Depending on the program, you’ll either first rotate through various wards and departments in a general surgery capacity or start directly into plastic surgery wards such as burn units, breast reconstruction, and pediatrics.
If you take the independent route, you’ll probably end up doing the latter, as some programs require completion of another residency related to plastic surgery before applying. But one way to make an easier transition into an independent plastic surgery residency is by completing your surgery residency at the same program/school/hospital.
You will still have to apply and be accepted, but graduating into the plastic surgery residency program after you’ve completed something else at the same institution will look good on your application, and is actually recommended by some programs.
Many schools offer both pathways (integrated and independent) and you can also continue with a to further your training. You will have to be board-certified by the American Board of Plastic Surgeons (ABPS) to start practicing and that can take a long time. According to the ABPS, many plastic surgeons train for between 14 to 16 years and have passed various boards and certifications so it can be a long time before you start practicing.
The almost 250 integrated plastic surgery residency positions available were all filled last year, for a 100% match for all applicants with a majority of those positions (92%) going to US medical graduates. Despite its prestige, variety and the amount of job opportunities a plastic surgery is not as popular as other surgery subspecialities such as general surgery, which had over 3000 applicants. The length of training involved could account for the low numbers, but PGY-1 applicants still have to submit the typical application materials through to apply, such as:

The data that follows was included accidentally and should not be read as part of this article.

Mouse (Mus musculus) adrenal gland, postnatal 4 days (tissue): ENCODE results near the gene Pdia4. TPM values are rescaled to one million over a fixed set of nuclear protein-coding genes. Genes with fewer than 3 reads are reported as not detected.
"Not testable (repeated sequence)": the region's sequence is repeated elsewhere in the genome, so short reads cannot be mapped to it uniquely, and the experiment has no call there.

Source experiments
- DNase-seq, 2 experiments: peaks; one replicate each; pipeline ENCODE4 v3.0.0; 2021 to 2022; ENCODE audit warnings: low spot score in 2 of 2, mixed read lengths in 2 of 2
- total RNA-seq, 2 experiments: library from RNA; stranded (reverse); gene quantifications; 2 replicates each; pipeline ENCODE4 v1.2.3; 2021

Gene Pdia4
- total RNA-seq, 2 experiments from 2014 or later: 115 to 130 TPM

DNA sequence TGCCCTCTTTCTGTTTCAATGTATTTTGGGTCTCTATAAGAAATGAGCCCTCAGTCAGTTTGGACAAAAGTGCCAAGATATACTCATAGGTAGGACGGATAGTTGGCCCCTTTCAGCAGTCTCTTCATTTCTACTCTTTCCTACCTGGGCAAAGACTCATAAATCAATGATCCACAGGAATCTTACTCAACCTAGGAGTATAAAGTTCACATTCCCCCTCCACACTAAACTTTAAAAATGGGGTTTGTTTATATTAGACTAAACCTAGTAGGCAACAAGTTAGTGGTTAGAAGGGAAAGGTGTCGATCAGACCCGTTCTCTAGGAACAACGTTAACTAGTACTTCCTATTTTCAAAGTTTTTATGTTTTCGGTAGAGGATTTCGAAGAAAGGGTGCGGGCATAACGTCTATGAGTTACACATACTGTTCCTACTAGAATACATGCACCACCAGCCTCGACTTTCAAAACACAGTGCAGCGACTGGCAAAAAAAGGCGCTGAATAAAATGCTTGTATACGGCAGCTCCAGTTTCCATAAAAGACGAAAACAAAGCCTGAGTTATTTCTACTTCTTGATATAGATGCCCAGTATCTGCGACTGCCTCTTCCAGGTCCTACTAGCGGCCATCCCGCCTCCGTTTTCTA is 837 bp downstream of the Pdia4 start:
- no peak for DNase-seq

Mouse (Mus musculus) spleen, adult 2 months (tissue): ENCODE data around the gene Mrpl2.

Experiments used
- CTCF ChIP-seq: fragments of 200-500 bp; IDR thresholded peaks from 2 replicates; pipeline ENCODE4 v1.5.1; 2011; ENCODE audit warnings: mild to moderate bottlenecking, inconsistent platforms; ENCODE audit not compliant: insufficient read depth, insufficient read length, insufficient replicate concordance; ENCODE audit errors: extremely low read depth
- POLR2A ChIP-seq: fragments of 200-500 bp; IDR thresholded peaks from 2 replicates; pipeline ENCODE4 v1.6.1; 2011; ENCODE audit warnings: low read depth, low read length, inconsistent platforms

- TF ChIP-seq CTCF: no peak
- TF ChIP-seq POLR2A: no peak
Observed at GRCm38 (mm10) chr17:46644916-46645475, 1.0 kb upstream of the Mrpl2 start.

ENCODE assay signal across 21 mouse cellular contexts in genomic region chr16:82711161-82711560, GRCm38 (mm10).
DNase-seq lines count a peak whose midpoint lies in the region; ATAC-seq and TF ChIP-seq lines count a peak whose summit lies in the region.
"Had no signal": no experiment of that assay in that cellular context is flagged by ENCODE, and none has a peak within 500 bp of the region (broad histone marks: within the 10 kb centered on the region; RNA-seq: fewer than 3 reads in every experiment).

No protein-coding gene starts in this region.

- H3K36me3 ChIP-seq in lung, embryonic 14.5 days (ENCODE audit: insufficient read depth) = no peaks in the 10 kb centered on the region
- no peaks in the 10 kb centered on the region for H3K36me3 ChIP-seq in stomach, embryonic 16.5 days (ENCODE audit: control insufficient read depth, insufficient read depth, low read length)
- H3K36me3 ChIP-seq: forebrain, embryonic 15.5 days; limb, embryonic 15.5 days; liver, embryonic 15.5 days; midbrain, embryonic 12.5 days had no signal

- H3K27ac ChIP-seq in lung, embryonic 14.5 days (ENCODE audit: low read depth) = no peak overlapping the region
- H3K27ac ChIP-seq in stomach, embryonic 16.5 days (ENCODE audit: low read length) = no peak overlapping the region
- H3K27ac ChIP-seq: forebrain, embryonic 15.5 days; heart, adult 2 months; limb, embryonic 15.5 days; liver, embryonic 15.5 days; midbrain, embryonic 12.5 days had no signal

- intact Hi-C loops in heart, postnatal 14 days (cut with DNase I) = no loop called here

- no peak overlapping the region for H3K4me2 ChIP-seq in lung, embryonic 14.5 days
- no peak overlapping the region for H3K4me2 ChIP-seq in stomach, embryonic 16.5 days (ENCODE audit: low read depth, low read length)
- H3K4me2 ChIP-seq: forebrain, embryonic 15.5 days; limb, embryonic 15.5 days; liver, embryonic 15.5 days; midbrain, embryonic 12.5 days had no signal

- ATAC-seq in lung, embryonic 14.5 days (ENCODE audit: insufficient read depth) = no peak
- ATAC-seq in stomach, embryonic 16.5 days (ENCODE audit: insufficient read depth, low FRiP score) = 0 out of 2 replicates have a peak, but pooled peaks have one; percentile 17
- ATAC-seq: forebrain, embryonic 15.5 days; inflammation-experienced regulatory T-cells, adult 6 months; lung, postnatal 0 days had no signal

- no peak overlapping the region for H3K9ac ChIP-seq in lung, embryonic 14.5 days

But independent plastic surgery residencies do not typically participate in the ERAS, as they have a variety of different they use to accept and review applications to their programs, such as the San Francisco match service or the Only Plastic Surgery Common Application (PSCA). They also have different admission requirements since you have already completed a residency.
But what kinds of things do program directors look for?
Surgical residencies stress more accomplishments than other skills such as USMLE scores and grades, although those are important too. But they also want to see things such as you shadowing a plastic surgeon, or beyond that having been mentored over time by a plastic surgeon. You could also do an elective in surgery or a related field, and having published research into the subject, which are general things, but they apply more to surgical residencies than non-surgical ones.
The number of integrated programs is higher than independent programs, so we’ll look more at how they are structured over independent programs, as integrated programs are more profligate. Integrated programs take you through the basics of any surgical resident including a general surgery resident, such as taking patient histories and assessing their condition. Plastic surgery, as any surgery subspecialty, is especially patient-facing so knowing how to properly build rapport with patients is important.